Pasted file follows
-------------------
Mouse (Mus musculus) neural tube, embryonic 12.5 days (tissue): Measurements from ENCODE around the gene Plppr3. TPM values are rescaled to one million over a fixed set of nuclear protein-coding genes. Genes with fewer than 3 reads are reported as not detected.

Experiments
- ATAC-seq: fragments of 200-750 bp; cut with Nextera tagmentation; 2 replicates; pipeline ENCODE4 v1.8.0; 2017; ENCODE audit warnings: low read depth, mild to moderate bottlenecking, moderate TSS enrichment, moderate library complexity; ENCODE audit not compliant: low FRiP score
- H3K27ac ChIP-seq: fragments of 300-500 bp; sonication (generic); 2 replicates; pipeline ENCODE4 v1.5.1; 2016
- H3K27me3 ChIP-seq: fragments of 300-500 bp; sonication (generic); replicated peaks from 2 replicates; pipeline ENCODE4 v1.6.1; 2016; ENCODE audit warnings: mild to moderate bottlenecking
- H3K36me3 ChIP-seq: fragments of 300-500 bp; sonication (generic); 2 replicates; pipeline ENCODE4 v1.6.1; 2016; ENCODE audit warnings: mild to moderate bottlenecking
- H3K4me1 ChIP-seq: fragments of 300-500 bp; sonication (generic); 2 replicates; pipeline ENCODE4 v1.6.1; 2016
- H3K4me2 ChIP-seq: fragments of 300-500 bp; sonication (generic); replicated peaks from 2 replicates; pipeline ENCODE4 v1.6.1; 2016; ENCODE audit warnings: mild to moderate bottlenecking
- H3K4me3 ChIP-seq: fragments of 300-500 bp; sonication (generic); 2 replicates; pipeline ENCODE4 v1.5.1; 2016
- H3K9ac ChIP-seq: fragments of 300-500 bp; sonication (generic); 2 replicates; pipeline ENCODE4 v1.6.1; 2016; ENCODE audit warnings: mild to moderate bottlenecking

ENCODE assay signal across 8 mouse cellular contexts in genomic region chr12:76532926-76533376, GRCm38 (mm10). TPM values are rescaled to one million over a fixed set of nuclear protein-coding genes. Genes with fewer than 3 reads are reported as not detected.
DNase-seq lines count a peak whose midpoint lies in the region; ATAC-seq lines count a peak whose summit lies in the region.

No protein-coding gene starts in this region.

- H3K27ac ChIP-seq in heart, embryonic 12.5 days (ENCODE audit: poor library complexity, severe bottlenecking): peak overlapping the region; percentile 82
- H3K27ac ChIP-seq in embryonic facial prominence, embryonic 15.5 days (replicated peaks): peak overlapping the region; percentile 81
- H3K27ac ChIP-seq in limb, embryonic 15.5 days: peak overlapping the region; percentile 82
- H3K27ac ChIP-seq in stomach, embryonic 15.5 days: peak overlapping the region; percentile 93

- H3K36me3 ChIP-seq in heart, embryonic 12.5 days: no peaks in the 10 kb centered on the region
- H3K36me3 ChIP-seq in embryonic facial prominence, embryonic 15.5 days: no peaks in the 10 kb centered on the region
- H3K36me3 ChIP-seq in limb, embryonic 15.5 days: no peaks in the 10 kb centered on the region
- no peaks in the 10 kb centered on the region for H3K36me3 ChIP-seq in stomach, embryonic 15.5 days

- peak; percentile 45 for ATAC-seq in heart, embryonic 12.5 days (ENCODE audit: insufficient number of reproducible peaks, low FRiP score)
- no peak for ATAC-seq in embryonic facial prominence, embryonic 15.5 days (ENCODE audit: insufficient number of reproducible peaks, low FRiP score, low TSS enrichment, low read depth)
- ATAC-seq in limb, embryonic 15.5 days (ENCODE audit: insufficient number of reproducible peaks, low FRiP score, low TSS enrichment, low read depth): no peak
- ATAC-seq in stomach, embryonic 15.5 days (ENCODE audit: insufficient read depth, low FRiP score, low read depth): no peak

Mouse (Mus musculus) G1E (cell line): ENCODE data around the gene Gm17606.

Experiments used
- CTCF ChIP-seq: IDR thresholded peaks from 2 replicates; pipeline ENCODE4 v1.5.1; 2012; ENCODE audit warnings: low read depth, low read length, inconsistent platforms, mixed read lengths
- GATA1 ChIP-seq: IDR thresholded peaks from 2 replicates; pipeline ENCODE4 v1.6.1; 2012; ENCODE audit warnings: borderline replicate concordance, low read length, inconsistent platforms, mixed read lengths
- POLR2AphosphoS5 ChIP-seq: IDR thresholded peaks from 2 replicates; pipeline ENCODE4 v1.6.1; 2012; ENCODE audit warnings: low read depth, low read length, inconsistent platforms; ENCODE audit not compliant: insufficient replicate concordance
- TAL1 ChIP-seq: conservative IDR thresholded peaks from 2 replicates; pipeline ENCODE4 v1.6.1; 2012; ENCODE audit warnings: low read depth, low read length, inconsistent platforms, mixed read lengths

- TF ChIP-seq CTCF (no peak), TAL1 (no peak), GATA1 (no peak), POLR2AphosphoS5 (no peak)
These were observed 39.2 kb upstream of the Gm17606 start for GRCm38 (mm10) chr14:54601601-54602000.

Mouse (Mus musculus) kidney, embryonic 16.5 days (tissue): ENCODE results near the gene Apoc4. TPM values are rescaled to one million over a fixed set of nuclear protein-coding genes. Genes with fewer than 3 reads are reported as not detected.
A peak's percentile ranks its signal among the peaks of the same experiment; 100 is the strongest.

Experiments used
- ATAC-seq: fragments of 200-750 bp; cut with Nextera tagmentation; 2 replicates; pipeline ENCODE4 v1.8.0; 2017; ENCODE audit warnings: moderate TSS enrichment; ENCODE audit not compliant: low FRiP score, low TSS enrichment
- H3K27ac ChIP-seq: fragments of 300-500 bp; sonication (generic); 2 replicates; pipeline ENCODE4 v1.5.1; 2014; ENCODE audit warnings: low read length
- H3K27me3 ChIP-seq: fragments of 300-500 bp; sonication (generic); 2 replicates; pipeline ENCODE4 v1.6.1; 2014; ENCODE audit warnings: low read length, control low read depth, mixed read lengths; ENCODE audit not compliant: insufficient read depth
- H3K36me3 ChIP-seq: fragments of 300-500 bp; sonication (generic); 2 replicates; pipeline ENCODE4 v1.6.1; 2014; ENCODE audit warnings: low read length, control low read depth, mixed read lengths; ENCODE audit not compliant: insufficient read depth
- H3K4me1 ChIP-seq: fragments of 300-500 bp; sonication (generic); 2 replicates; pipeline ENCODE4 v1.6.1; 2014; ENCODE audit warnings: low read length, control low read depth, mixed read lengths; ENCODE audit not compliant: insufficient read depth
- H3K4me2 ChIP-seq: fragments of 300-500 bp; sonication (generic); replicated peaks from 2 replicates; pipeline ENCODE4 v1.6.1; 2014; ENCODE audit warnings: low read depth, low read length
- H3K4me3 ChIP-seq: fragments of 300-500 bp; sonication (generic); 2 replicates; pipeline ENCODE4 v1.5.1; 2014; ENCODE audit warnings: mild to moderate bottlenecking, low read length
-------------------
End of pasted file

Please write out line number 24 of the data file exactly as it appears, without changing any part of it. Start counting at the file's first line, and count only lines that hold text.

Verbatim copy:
- ATAC-seq in limb, embryonic 15.5 days (ENCODE audit: insufficient number of reproducible peaks, low FRiP score, low TSS enrichment, low read depth): no peak